It seems more and more likely they will lose the case, and when they do it's all over. So naturally they will seek every possible way to extend the trial. If they were confident in their ability to win they would be
          • Given willing and cooperative parties, justice can be dispensed very quickly. In this case, SCO doesn't want to move the case forward as they know it is a loser.

            OTOH, most of SCO's case will be thrown out by the judge at IBM's behest about ten minutes after discovery closes. This part'll be quick.
        • You are incorrect. (Score:5, Informative)

          by schon (31600) on Saturday February 25, 2006 @04:29PM (#14801501)
          SCO has so far not been asked to make a specific accusation yet for gods sake.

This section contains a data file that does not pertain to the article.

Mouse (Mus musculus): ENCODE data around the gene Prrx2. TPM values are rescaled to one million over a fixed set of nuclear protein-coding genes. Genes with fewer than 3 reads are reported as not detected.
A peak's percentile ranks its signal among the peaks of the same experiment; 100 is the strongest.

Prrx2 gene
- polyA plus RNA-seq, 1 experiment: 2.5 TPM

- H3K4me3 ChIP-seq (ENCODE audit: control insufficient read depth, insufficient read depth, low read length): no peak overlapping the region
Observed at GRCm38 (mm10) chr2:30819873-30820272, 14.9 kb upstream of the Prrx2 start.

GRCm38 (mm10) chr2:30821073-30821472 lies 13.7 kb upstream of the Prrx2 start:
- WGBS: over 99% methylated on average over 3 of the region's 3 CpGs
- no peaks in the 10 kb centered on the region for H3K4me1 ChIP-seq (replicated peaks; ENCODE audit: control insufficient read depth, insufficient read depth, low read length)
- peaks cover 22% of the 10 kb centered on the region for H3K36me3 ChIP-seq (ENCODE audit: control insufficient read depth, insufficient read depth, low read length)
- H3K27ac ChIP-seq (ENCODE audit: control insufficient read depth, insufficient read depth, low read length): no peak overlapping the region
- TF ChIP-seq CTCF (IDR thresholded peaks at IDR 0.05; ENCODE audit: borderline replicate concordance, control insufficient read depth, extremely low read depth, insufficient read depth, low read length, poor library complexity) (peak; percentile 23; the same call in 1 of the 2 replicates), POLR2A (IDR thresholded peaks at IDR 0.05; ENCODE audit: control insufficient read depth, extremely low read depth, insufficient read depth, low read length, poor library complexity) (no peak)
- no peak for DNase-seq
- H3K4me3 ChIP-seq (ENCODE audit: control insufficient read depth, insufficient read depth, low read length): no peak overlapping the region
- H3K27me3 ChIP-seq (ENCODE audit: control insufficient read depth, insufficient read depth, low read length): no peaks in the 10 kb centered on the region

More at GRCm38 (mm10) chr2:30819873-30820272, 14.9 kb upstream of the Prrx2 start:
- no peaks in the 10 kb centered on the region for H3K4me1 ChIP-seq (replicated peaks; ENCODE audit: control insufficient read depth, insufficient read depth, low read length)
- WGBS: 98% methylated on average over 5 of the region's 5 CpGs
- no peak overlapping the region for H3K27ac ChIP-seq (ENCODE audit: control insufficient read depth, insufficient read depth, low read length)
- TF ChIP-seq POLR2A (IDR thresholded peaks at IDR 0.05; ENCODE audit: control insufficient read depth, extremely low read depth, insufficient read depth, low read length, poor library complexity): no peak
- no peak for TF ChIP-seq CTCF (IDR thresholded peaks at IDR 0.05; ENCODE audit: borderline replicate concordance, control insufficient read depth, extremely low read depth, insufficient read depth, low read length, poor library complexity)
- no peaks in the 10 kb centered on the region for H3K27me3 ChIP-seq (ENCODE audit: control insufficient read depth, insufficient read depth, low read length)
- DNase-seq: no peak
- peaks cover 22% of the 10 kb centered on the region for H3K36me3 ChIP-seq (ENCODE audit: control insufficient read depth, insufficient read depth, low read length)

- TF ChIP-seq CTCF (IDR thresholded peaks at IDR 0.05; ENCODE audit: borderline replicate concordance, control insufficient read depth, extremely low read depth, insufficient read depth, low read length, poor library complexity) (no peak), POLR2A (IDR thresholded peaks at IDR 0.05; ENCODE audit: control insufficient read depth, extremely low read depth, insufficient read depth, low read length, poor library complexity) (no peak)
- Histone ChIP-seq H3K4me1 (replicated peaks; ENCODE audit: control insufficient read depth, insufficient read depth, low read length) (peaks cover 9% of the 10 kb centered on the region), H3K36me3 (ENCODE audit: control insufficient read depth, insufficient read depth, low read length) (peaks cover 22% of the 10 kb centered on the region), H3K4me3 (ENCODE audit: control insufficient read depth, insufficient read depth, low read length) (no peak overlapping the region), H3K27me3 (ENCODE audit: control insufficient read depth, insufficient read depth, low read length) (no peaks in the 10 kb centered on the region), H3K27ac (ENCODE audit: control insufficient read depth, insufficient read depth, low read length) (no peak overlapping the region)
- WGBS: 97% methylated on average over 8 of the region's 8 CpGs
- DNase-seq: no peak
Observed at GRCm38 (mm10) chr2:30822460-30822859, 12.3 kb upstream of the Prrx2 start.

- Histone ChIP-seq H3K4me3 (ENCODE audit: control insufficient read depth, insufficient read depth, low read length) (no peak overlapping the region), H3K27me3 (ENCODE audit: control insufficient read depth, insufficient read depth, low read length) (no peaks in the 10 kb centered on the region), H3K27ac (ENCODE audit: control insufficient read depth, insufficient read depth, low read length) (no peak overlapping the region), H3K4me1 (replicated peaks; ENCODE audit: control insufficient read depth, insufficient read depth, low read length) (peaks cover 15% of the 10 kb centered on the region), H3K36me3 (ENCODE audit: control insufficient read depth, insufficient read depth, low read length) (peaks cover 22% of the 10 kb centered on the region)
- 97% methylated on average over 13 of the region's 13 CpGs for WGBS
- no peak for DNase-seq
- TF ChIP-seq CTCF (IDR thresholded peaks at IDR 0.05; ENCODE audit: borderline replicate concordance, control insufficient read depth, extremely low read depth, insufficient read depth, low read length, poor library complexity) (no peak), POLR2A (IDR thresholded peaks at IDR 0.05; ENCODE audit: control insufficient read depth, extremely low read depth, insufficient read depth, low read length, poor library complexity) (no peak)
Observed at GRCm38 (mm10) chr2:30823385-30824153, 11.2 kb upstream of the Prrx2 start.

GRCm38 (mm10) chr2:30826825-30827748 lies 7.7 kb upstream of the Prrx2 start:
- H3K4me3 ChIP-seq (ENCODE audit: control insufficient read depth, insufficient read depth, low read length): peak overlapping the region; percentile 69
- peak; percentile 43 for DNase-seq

You are incorrect. SCOX has been not only been "asked", but they have beeb ORDERED to specify what their allegations are, on *THREE* separate occasions. They've failed to do so (while claiming they have) each and every time.

          The last time they did it, they filed everything under seal, so that nobody besides IBM can point out that they've failed again (and yes, IBM has pointed it out to the court - out of the 294 items that SCOX filed, IBM has said that only one (yes, *ONE*) is "specific" enough for the court, but that one doesn't actually identify anything that IBM did.

          Why hasn't anybody asked SCO what bits of unix they own, what pieces SCO alleges Ibm stole.

          Again, they did (and not just "asked", but *ordered*, by a federal judge.)

          They still haven't said what IBM stole form them.